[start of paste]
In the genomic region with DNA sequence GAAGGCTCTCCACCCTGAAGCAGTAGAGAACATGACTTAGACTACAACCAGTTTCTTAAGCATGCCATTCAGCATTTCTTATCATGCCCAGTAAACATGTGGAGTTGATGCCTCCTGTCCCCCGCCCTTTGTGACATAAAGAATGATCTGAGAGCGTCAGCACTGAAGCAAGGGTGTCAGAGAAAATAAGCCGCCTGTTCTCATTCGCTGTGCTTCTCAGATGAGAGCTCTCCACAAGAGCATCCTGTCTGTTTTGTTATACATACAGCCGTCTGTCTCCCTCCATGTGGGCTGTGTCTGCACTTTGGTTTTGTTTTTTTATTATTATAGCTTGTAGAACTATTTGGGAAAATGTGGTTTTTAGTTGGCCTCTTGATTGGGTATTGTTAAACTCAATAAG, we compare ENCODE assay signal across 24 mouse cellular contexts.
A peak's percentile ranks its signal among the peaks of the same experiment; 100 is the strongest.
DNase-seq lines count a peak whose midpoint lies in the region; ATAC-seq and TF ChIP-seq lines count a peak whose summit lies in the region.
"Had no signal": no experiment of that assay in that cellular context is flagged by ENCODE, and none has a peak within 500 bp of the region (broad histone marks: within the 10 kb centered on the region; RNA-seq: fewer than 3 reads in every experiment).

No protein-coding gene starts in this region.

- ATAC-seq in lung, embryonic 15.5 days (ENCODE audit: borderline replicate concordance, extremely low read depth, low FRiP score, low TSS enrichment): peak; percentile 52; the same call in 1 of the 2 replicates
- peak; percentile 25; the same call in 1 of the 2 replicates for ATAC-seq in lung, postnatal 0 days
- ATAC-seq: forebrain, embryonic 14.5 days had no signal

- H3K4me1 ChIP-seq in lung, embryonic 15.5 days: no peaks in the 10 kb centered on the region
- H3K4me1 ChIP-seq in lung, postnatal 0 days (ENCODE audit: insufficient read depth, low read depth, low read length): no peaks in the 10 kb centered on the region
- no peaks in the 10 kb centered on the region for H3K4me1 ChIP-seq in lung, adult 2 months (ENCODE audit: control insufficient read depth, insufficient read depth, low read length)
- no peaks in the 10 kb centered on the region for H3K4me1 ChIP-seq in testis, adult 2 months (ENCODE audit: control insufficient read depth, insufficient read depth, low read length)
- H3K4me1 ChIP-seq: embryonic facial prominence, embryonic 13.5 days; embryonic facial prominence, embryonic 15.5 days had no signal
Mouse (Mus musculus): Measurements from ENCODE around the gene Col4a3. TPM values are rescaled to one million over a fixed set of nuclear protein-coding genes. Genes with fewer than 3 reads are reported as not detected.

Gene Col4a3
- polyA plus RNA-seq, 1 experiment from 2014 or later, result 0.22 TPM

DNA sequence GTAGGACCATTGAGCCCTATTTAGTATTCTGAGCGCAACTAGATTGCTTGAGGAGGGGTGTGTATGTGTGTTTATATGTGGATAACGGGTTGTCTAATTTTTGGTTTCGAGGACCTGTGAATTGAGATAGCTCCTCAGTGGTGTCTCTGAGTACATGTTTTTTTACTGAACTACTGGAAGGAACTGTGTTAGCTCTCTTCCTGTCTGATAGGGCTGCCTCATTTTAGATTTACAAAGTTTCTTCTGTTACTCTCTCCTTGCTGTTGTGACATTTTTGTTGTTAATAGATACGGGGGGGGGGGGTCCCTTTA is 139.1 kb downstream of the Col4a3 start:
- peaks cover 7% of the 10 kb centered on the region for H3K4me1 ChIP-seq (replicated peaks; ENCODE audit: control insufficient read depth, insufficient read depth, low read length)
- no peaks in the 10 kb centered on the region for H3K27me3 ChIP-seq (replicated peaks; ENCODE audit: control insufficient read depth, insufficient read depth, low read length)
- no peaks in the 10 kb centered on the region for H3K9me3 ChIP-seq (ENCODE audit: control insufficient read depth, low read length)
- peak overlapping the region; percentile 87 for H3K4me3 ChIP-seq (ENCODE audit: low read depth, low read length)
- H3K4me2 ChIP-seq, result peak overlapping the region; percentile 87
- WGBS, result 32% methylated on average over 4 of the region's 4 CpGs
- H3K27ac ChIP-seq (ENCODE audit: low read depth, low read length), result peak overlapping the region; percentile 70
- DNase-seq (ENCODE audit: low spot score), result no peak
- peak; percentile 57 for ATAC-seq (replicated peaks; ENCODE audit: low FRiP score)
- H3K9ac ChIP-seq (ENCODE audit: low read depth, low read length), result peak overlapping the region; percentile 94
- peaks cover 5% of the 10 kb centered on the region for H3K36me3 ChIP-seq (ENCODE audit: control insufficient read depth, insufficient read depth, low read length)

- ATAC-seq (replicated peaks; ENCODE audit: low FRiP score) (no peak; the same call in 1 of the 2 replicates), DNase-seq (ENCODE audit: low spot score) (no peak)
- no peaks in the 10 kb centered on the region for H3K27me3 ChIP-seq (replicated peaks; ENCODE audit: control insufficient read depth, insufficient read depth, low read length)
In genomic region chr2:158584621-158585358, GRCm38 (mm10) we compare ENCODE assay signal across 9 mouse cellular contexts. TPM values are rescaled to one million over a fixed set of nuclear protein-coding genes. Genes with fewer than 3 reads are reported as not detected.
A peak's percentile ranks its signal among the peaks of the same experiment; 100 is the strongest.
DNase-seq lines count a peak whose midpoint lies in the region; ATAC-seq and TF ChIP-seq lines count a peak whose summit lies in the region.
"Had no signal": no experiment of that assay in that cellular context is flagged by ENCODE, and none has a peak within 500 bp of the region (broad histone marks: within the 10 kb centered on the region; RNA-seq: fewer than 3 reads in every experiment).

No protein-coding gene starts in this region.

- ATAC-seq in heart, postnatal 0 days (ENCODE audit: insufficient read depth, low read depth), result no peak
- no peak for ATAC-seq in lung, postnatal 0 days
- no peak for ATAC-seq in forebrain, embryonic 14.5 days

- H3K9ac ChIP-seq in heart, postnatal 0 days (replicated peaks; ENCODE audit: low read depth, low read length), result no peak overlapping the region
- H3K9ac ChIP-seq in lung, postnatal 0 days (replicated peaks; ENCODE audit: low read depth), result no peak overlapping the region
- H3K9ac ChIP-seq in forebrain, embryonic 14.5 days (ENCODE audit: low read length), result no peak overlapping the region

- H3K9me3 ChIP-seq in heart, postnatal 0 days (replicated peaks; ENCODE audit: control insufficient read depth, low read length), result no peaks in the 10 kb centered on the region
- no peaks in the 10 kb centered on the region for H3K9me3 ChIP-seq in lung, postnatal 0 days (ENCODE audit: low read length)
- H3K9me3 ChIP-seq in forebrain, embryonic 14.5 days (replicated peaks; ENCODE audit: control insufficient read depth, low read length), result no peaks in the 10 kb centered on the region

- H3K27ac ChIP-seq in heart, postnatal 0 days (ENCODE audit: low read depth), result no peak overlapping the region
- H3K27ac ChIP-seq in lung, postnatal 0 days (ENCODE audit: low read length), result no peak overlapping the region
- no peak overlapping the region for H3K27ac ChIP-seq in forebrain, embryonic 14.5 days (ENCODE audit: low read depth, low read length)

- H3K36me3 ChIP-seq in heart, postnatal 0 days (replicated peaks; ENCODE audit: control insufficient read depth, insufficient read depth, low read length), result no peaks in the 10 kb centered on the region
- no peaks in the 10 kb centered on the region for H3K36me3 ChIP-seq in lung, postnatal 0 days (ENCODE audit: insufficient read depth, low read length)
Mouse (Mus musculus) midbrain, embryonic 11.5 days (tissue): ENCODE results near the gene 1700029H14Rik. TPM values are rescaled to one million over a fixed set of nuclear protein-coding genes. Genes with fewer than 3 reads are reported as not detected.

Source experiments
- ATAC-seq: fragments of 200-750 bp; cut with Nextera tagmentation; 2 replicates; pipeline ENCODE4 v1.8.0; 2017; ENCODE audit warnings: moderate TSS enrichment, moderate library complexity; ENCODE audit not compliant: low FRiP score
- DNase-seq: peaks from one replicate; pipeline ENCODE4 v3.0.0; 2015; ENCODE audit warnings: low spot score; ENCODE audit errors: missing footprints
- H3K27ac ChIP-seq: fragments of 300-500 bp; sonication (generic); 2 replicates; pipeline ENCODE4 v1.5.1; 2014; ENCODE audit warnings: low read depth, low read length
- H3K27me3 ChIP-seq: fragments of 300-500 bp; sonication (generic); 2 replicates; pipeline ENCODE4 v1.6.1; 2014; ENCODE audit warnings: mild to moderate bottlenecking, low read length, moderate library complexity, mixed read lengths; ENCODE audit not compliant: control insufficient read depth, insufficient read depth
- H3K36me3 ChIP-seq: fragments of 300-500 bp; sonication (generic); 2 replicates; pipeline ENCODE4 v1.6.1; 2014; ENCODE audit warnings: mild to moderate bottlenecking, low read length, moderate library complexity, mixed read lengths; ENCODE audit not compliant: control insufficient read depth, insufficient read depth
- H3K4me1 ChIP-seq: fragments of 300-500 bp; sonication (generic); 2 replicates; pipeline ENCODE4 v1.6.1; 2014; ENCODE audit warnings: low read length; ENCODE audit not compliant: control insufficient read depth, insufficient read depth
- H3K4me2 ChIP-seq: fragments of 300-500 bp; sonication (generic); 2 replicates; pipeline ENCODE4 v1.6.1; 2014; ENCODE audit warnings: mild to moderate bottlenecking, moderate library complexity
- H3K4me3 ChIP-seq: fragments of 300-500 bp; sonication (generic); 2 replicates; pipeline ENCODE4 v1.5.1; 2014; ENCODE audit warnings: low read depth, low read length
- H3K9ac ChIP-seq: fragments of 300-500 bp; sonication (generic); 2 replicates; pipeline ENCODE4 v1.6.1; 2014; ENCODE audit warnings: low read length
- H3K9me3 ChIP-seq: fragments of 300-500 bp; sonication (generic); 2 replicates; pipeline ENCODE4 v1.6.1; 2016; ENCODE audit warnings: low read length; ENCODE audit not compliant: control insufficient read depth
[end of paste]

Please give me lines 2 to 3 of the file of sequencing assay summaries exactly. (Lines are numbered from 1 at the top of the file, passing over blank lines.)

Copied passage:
A peak's percentile ranks its signal among the peaks of the same experiment; 100 is the strongest.
DNase-seq lines count a peak whose midpoint lies in the region; ATAC-seq and TF ChIP-seq lines count a peak whose summit lies in the region.